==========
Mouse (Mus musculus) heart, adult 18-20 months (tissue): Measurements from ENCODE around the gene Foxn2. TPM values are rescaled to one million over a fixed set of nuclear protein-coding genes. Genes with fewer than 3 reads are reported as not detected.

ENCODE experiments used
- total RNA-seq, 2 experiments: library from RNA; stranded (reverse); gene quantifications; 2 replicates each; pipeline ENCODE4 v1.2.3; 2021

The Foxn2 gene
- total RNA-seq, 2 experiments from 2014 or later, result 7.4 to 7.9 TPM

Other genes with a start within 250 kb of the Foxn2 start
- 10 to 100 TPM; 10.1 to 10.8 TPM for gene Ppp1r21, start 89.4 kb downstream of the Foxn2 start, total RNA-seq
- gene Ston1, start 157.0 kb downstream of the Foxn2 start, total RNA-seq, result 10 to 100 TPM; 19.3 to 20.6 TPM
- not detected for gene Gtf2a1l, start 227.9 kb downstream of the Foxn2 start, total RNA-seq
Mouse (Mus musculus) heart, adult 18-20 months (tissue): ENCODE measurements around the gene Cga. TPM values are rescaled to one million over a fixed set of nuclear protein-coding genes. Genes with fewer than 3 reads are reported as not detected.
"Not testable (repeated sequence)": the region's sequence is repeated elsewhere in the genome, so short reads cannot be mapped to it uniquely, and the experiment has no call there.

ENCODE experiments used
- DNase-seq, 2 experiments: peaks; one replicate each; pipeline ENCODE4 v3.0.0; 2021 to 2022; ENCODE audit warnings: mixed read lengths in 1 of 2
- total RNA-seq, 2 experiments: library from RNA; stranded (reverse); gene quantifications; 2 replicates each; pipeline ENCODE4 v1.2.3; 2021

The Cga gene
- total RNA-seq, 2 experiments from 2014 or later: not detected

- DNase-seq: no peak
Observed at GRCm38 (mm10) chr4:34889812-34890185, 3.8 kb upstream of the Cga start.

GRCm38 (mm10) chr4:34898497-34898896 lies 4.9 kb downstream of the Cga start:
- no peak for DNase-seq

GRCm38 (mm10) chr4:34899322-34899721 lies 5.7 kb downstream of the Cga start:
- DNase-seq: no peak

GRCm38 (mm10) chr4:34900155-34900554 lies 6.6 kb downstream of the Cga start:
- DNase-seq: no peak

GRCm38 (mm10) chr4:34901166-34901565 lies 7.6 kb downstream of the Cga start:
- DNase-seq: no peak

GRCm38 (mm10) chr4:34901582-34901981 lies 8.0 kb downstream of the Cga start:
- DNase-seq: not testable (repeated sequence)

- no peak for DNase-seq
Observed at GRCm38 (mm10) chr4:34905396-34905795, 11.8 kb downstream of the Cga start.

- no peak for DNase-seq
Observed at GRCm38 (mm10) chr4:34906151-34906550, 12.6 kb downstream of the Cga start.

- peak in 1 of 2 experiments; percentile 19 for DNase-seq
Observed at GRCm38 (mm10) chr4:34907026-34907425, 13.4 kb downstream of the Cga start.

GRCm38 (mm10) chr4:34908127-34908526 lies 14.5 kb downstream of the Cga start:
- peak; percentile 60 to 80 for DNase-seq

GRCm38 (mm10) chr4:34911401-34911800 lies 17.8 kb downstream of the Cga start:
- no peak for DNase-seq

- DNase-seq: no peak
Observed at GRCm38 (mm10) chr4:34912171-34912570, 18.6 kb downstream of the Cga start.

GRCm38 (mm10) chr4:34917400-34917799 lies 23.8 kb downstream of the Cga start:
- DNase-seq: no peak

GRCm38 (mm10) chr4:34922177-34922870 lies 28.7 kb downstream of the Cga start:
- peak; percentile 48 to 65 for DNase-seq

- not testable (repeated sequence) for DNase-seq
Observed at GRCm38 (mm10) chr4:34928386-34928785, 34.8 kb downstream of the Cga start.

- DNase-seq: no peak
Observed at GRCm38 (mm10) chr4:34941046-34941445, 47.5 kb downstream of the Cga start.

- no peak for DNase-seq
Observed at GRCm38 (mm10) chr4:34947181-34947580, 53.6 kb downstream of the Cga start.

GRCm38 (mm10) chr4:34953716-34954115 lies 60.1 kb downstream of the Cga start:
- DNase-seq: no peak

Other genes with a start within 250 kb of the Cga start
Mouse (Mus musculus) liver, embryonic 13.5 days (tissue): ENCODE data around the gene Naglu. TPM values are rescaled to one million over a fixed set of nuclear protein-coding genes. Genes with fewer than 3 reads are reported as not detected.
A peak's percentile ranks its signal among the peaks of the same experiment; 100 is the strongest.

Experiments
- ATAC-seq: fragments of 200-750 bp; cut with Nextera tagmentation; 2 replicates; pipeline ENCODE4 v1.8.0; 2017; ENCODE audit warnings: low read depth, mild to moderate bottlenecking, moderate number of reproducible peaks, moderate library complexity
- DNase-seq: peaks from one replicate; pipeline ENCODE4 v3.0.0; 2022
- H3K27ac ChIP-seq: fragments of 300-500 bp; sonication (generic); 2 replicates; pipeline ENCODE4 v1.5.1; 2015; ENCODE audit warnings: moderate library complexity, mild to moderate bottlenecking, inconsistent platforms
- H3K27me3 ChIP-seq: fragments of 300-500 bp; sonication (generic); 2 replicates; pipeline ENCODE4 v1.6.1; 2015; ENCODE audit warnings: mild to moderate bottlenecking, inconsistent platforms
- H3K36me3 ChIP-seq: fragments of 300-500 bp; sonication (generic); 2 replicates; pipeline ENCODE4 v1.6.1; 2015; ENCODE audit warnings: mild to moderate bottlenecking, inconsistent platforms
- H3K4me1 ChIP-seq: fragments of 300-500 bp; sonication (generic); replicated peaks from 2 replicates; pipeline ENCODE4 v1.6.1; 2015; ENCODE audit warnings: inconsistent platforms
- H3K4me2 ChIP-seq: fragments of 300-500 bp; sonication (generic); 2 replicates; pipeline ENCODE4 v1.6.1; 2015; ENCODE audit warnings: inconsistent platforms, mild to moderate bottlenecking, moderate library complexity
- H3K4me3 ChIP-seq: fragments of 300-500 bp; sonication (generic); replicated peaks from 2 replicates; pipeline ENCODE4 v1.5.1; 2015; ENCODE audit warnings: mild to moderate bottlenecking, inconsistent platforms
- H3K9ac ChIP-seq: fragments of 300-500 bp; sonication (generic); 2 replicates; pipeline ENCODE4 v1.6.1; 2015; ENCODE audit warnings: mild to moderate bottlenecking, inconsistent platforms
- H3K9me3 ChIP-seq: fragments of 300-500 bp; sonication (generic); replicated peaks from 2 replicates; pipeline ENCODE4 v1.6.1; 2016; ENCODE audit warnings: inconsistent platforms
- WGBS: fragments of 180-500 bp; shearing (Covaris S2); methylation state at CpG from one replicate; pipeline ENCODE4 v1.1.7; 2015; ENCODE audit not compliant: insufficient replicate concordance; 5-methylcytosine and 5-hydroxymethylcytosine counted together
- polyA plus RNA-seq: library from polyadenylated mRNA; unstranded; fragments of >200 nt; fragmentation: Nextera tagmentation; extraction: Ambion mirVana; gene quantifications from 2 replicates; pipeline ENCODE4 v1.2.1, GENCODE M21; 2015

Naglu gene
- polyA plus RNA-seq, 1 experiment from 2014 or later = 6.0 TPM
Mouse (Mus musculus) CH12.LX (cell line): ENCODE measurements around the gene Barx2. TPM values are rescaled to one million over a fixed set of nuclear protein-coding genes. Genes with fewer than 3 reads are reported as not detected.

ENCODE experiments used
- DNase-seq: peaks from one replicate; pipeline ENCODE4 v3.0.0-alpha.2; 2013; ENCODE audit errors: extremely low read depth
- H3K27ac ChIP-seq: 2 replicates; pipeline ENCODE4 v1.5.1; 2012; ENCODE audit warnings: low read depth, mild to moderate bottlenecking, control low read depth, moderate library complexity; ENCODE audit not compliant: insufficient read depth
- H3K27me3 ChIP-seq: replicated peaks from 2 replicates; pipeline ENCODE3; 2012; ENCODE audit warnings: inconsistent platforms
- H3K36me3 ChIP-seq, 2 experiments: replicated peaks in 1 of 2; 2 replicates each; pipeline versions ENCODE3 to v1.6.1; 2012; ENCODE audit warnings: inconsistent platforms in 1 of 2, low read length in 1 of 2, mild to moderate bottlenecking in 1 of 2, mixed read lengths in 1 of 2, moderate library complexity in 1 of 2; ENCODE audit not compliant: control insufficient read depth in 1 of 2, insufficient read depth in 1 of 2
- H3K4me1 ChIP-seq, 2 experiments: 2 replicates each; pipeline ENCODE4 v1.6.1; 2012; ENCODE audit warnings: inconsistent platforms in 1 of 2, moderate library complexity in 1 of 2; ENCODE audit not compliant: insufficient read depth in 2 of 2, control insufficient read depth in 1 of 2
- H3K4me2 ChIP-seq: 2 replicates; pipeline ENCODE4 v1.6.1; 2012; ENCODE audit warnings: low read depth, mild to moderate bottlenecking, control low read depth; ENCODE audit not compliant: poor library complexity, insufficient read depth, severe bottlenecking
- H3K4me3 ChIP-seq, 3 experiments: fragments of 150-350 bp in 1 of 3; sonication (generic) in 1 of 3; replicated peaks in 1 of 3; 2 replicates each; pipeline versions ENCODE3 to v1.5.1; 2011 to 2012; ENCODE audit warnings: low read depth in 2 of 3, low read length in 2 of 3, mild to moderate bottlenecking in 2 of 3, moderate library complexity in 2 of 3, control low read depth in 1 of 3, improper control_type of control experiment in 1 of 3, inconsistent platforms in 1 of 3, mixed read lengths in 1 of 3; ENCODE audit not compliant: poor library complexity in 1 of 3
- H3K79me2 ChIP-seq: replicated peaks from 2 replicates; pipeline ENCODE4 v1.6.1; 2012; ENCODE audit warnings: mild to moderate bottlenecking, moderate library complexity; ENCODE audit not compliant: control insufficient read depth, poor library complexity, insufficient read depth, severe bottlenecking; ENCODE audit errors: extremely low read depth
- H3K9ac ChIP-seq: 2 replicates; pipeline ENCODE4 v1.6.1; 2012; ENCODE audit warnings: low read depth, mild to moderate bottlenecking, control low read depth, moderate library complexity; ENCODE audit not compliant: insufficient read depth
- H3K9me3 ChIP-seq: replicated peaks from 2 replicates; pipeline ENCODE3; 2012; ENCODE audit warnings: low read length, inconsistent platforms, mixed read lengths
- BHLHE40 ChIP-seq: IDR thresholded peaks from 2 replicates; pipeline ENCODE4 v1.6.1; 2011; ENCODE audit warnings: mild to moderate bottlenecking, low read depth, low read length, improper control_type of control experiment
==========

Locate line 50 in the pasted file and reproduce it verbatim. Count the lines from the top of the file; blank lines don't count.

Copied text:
Observed at GRCm38 (mm10) chr4:34947181-34947580, 53.6 kb downstream of the Cga start.